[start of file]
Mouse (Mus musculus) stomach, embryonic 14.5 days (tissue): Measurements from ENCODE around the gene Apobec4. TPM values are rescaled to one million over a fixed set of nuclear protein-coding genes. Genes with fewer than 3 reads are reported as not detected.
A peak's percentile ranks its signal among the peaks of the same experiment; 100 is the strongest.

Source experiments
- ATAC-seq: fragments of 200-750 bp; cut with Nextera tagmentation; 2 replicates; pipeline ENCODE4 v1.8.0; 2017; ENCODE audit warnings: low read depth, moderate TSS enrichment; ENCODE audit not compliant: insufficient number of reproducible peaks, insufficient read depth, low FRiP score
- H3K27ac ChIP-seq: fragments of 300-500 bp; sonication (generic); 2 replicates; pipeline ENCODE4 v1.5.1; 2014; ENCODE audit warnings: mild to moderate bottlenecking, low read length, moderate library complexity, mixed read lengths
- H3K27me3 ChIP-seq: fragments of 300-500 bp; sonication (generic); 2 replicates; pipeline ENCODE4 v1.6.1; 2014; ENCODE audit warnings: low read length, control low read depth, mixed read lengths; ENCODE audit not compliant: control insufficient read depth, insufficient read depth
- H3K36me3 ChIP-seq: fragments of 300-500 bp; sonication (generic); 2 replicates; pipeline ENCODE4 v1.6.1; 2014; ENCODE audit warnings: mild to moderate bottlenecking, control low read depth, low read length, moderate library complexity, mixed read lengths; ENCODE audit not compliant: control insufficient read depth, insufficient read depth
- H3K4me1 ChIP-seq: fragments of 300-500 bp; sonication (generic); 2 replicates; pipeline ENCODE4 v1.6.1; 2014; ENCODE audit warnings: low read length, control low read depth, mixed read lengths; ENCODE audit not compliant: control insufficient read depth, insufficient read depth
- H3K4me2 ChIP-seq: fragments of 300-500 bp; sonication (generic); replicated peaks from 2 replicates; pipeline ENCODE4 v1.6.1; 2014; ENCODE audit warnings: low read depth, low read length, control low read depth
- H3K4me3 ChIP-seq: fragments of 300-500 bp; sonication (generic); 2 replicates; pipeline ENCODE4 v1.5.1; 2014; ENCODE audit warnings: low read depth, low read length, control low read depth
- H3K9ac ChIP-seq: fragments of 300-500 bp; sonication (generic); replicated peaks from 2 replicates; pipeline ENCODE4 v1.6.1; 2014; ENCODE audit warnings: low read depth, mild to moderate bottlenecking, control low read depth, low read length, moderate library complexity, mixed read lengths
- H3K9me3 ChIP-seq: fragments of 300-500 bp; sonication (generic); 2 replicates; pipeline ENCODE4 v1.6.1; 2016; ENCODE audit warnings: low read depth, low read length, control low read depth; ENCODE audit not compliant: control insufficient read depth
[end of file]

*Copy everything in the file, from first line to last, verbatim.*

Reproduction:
Mouse (Mus musculus) stomach, embryonic 14.5 days (tissue): Measurements from ENCODE around the gene Apobec4. TPM values are rescaled to one million over a fixed set of nuclear protein-coding genes. Genes with fewer than 3 reads are reported as not detected.
A peak's percentile ranks its signal among the peaks of the same experiment; 100 is the strongest.

Source experiments
- ATAC-seq: fragments of 200-750 bp; cut with Nextera tagmentation; 2 replicates; pipeline ENCODE4 v1.8.0; 2017; ENCODE audit warnings: low read depth, moderate TSS enrichment; ENCODE audit not compliant: insufficient number of reproducible peaks, insufficient read depth, low FRiP score
- H3K27ac ChIP-seq: fragments of 300-500 bp; sonication (generic); 2 replicates; pipeline ENCODE4 v1.5.1; 2014; ENCODE audit warnings: mild to moderate bottlenecking, low read length, moderate library complexity, mixed read lengths
- H3K27me3 ChIP-seq: fragments of 300-500 bp; sonication (generic); 2 replicates; pipeline ENCODE4 v1.6.1; 2014; ENCODE audit warnings: low read length, control low read depth, mixed read lengths; ENCODE audit not compliant: control insufficient read depth, insufficient read depth
- H3K36me3 ChIP-seq: fragments of 300-500 bp; sonication (generic); 2 replicates; pipeline ENCODE4 v1.6.1; 2014; ENCODE audit warnings: mild to moderate bottlenecking, control low read depth, low read length, moderate library complexity, mixed read lengths; ENCODE audit not compliant: control insufficient read depth, insufficient read depth
- H3K4me1 ChIP-seq: fragments of 300-500 bp; sonication (generic); 2 replicates; pipeline ENCODE4 v1.6.1; 2014; ENCODE audit warnings: low read length, control low read depth, mixed read lengths; ENCODE audit not compliant: control insufficient read depth, insufficient read depth
- H3K4me2 ChIP-seq: fragments of 300-500 bp; sonication (generic); replicated peaks from 2 replicates; pipeline ENCODE4 v1.6.1; 2014; ENCODE audit warnings: low read depth, low read length, control low read depth
- H3K4me3 ChIP-seq: fragments of 300-500 bp; sonication (generic); 2 replicates; pipeline ENCODE4 v1.5.1; 2014; ENCODE audit warnings: low read depth, low read length, control low read depth
- H3K9ac ChIP-seq: fragments of 300-500 bp; sonication (generic); replicated peaks from 2 replicates; pipeline ENCODE4 v1.6.1; 2014; ENCODE audit warnings: low read depth, mild to moderate bottlenecking, control low read depth, low read length, moderate library complexity, mixed read lengths
- H3K9me3 ChIP-seq: fragments of 300-500 bp; sonication (generic); 2 replicates; pipeline ENCODE4 v1.6.1; 2016; ENCODE audit warnings: low read depth, low read length, control low read depth; ENCODE audit not compliant: control insufficient read depth